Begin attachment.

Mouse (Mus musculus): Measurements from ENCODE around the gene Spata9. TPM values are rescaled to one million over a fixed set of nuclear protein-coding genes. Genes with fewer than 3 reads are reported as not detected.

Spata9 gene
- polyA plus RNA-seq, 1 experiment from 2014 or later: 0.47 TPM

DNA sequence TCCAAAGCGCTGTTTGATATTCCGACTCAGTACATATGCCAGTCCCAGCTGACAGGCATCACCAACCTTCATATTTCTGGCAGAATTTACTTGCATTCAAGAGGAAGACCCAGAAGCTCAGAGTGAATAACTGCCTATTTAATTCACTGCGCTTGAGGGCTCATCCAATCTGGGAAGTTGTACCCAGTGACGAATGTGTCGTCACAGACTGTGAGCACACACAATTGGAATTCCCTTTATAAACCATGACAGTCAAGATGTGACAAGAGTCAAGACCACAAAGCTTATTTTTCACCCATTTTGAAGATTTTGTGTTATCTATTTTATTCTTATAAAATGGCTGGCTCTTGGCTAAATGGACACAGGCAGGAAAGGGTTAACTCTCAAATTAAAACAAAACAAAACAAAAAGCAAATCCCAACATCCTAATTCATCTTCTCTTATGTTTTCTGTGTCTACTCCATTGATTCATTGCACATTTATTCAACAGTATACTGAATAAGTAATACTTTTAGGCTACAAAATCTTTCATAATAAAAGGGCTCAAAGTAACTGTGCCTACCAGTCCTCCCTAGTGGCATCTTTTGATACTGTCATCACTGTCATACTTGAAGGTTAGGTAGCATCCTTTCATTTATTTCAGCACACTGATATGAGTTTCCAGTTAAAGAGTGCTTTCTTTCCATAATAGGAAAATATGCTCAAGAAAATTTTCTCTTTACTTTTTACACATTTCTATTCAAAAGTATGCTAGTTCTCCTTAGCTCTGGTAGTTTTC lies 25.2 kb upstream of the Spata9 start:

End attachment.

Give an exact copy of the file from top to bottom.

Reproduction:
Mouse (Mus musculus): Measurements from ENCODE around the gene Spata9. TPM values are rescaled to one million over a fixed set of nuclear protein-coding genes. Genes with fewer than 3 reads are reported as not detected.

Spata9 gene
- polyA plus RNA-seq, 1 experiment from 2014 or later: 0.47 TPM

DNA sequence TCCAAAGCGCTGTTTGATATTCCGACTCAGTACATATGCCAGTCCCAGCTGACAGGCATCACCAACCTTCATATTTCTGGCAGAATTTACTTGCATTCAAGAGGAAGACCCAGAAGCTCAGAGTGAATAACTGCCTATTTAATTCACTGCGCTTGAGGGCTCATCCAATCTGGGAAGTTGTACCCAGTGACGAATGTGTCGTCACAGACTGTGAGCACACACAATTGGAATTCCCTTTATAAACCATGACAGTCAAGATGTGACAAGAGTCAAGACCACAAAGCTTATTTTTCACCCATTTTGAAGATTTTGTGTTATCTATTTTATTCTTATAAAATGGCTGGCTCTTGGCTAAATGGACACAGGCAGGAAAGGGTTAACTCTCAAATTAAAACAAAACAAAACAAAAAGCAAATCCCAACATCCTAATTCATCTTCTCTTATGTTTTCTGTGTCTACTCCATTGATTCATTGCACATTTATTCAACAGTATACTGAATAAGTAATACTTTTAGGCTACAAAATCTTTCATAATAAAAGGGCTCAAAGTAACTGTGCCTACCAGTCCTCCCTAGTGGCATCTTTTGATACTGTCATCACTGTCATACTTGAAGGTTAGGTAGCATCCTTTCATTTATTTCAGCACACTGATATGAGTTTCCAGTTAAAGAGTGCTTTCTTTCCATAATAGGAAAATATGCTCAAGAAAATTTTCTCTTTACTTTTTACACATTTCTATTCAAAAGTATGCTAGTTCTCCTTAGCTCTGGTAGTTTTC lies 25.2 kb upstream of the Spata9 start: